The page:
Rachel Jones, Director of Dining Services, Cooks up Campus Positivity

By: Kiera Mitru

There is no better way to celebrate the recent observation of Women’s History Month than by expressing gratitude for the women in our lives and the lessons they teach us. At Siena, our community is made stronger and more vibrant by the hard work and intentional connection fostered at the hands of the strong women that surround us. 

Rachel Jones is the Senior Director of Dining Services at Siena, and is a true Saint among us. Her patience, warmth, thoughtfulness, and passion for cooking are woven into the work that she does, and her impact could not be more resounding. One of the most important aspects of one’s college education is the experience one participates in outside of the classroom, and Rachel Jones is someone that each of us can learn a great deal from. 

Good food and great company is what SienaFresh is all about – how could you not smile? Photo courtesy of Rachel Jones.

Starting as a restaurant hostess and working her way up to a serving position in her early twenties, Rachel came of age in an industry that is known for its misogynistic managers and oppressive business practices. Along with the guidance of her best friend and mentor, Julia Philippone, she learned lessons throughout his period of her life that still inform her work ethic to this day, the most important being:

  1. Always dress for your next position.
  2. No crying at work.
  3. Emails and texts are a record, not a conversation.

During her career as a restaurant server, she recognized that many of the people that she worked among were women and gay men. Witnessing the lack of support that was granted to herself and her coworkers, she became inspired to step into a managerial position as soon as the time was right. Showing up for herself and her coworkers is exactly what she did day in and day out for years, working at an Applebee’s in Atlanta, Georgia until she became the manager of the restaurant location.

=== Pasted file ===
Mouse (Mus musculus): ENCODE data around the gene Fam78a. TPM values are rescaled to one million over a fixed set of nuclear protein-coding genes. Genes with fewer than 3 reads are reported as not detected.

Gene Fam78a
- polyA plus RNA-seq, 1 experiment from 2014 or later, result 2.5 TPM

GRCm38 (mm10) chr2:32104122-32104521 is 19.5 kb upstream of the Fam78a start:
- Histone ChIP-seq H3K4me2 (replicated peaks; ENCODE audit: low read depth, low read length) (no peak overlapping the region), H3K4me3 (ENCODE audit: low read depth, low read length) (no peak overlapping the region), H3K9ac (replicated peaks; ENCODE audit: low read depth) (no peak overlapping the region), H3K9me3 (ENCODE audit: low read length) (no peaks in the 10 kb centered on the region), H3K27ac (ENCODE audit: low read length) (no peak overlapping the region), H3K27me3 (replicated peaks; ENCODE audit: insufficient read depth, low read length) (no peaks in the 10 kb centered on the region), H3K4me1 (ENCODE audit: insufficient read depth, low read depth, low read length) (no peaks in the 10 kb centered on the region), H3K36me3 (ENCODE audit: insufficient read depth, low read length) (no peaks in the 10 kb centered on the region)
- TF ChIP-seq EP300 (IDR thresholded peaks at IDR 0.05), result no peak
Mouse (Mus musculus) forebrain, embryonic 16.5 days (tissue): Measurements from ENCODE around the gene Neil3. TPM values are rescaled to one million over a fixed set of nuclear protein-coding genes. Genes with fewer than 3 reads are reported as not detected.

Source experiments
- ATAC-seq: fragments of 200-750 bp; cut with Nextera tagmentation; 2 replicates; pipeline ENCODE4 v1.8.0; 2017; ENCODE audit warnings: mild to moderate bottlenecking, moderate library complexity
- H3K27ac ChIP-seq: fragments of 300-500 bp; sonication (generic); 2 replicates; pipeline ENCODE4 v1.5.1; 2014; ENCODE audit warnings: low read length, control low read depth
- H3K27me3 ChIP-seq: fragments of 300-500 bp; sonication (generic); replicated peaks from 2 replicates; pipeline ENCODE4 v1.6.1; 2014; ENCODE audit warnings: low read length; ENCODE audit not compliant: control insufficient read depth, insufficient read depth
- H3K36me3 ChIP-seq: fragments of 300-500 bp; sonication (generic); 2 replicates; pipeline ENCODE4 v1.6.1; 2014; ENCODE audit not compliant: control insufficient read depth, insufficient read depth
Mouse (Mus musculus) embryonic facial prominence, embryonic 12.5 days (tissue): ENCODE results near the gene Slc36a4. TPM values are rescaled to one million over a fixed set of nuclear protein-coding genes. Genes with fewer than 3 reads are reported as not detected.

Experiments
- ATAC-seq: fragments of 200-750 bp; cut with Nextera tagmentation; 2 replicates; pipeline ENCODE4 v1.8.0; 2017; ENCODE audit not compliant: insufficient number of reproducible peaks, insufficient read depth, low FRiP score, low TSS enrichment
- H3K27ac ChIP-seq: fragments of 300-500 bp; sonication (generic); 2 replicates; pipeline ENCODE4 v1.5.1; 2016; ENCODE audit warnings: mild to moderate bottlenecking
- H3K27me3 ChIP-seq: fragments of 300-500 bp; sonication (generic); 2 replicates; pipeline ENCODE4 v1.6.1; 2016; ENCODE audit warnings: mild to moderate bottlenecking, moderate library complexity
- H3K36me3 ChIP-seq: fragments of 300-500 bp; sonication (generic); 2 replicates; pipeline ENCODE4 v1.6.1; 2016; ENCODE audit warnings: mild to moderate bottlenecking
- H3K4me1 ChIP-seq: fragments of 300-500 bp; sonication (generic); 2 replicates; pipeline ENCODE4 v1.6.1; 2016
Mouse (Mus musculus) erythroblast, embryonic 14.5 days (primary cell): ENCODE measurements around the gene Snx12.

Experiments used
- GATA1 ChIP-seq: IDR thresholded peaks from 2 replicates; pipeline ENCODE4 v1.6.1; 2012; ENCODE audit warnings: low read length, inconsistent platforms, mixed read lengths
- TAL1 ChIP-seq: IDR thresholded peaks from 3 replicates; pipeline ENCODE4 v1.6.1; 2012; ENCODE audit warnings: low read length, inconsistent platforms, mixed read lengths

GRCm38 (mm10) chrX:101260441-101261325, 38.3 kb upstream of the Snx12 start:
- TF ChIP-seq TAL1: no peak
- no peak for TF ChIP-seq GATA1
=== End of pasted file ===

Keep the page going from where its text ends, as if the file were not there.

When returning to her hometown, she recognized the need to change her career path as a single mother. Work hours in the restaurant industry are often long, unforgiving, and irregular. Looking for consistency, she began a virtual position working to advocate for teachers in Chicago, Illinois. This position took place at UAlbany, where she gained experience in Human Resources and Administrative Tasks. While looking for her next position, she knew wanted to stay in the college atmosphere, but a piece of her missed working in the restaurant industry. At the time she applied to work at Siena, she was hired as the Office Manager for Siena Fresh, and within four months she was promoted to the position of Director of Operations. 

(Dining) service with a smile! Rachel loves chatting with students and ensuring that their dining experience at Siena is well-rounded. Photo courtesy of Rachel Jones.

Her position at Siena has celebrated a marriage, of sorts, of her career interests so far. She is able to flex her administrative muscles, organize budgets, get creative in the kitchen, and empower the people she surrounds herself with. Some of the most important connections she has made at Siena include her close friendships with Beth DeAngelis, Director of the Sr. Thea Bowman Center for Women, and Kate Kaufman Burns, Director of Health Promotion. Through these connections, she has found support and empowerment – two superpowers she shares with the students and colleagues she works with.

Rachel shares that while the restaurant industry has come a long way in the past 20-25 years, there is a lack of intersectionality present among those in managerial positions across the board. There are more and more women in positions of influence, herself setting a glowing example of that. Jones shares that, “Women can be successful, independent, strong, and unique. A college campus is the perfect place to embrace that.” 

Cooking up connections: Rachel’s student-focused work with SienaFresh fosters positive and intentional relationships. Photo courtesy of Rachel Jones.

As she continues to forge her path forward, Rachel shares that she only has her Associate’s Degree. While the position she currently holds would normally require a Bachelor’s Degree, she got where she got because she works hard. Jones firmly believes, “There is no substitute for hard work. If college is not in the cards for you, hard work can and will get you to a similar place.” As she worked toward her Associate’s Degree, she was guided by professors who believed her lived experience played into her degree. Looking into the future, Rachel hopes to pursue her Bachelor’s Degree at Siena, completing a walk across The Stage at commencement that will bring everything full-circle.

When discussing the impact cooking has had on her personal journey, she mentions how cooking and baking have been grounding for her, especially through the challenges that have come with this past year. When asked who her favorite chef is, Jones responds, “I am my favorite chef. I love the way it makes me feel.” Her go-to dishes are her meatball and vegetarian lasagne. While she shares that they take a while to construct, putting them together is a labor of love. She doesn’t refer to a recipe because she knows that, “Recipes taste the best when they’re written in your heart.”